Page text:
The 10-member, all-male BalletBoyz company comes to entertain this weekend with physical questions about what it means to be alive.
The company’s 80-minute performance, Life, is split into two halves, separately choreographed by Swedish artist Pontus Lidberg and Venezuelan Javier de Frutos. Edmonton marks the last stop on the North American leg of its current international tour.
Michael Nunn is one of two founding directors who started BalletBoyz in 2000 after he and his partner wrapped an illustrious 12-year-run at The Royal Ballet in London, England. Every 12 to 18 months, BalletBoyz takes another show on the international road, and with Life, Nunn asked his choreographers to take the one-word theme and run with it.
“The two choreographers treated it very differently,” he says. “The first piece, I think, is about childhood and about how we try and fit into society, and the second piece is about death and how that effects other people.”
Lidberg’s piece showcases the dancers in chic neckties, vests and suspenders, as well as surreal rabbit masks. The men dance around a tree swing, hanging from the sky. De Frutos’ choreography, meanwhile, dresses the dancers in exaggerated versions of their usual practice gear as they perform lifts and contort around a central ballet bar.
“They both chose to work with all the dancers, which is interesting,” Nunn says.
That decision shines, he says, because the dancers have worked together for years, creating an intimacy that pulls their expressiveness to the fore. He selects his dancers based on individual company fit, rather than solely on their technique.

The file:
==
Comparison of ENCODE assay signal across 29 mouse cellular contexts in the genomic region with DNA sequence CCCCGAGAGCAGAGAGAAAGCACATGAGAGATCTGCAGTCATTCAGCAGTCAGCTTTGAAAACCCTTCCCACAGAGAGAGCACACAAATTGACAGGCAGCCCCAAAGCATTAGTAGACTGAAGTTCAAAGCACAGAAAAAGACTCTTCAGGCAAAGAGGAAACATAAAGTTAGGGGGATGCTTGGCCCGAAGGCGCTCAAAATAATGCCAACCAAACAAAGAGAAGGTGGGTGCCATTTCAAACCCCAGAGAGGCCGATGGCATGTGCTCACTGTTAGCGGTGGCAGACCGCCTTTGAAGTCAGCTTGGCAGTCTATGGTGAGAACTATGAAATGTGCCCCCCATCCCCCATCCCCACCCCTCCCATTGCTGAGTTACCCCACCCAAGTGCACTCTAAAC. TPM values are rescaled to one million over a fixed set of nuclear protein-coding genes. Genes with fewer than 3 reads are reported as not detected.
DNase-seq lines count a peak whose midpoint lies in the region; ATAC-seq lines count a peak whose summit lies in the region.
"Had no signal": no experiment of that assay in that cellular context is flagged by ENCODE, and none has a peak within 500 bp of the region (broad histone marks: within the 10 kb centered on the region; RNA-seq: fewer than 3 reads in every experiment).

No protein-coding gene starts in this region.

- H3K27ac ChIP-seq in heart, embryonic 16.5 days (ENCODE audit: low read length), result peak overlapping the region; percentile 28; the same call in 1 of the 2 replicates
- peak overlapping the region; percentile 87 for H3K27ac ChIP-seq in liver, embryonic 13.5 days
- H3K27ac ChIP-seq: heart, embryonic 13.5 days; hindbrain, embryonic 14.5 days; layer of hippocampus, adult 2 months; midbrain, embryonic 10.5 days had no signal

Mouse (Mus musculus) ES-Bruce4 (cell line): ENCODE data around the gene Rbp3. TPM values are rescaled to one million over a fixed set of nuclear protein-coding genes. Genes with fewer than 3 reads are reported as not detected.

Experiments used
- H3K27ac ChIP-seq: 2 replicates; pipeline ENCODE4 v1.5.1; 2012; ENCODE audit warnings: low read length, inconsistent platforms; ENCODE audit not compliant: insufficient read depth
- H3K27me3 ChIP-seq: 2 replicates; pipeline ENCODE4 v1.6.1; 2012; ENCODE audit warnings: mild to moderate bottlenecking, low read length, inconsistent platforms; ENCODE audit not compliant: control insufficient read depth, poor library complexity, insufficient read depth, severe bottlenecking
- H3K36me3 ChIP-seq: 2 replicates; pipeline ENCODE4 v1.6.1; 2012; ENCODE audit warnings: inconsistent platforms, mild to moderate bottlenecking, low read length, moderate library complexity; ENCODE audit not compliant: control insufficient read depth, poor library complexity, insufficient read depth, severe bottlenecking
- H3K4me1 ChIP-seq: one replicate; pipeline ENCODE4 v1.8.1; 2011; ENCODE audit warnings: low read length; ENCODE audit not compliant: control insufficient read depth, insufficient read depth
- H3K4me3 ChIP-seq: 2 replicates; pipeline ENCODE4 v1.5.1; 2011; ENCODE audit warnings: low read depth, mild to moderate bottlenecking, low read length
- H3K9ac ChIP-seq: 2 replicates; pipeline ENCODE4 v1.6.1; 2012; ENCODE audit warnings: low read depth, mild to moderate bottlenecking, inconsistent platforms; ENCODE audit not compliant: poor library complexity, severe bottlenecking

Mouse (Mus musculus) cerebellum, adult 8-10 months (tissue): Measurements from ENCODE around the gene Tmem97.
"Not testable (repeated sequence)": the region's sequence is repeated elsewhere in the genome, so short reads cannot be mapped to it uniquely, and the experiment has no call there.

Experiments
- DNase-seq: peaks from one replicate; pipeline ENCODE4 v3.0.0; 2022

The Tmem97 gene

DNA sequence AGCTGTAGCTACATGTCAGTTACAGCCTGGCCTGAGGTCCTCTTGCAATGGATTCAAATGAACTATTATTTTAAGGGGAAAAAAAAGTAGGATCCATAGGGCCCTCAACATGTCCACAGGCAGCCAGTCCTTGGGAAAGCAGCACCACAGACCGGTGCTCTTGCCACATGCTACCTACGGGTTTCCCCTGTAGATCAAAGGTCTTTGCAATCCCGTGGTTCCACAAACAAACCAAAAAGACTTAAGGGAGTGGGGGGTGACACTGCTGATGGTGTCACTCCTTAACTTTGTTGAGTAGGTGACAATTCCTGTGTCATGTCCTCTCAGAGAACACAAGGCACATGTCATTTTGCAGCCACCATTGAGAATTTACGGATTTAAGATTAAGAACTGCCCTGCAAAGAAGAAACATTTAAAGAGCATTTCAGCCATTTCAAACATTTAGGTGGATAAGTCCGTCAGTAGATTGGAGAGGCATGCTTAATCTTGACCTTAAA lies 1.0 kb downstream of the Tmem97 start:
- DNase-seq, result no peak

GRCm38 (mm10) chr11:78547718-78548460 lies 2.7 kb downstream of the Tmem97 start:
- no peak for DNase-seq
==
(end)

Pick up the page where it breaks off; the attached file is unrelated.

“Our guys are all very different from each other with very different backgrounds and very different trainings,” Nunn says. “I think that makes them meld as a group, and it keeps the texture of the company more interesting, more diverse.”
That cohesion is crucial to success in a performance like Life, he says.
“Sometimes with dance, actually, we can say much more than with dialogue. It appeals to a deeper part of your brain… With dance, I think it’s more often about what’s not said than what is said,” he says.
One BalletBoyz dancer, Bradley Waller, studied at the Rambert School of Ballet and Contemporary Dance in London before he apprenticed his way into a full-time position dancing with the company. In school, he usually supported female dancers, but in Life, he says the give and take between each dancer is more balanced.
“When you see a pas de deux in a ballet company, the man is usually there to make the woman look pretty,” Waller says. “In the BalletBoyz, it’s completely shared. There’s no one person doing more of the lifting than the other.”
That nuanced equality opens up new avenues of expression for the dancers, and Nunn says it’s perfect when you’re tackling questions about the meaning of life.
“Everyone has a very specific idea about what it means to them,” he says. “I think that’s what’s good about dance, how it can sort of convey those very complex emotions without the use of words.”
Fri., Feb. 24 and Sat., Feb. 25
Northern Alberta Jubliee Auditorium 11455 87 Ave.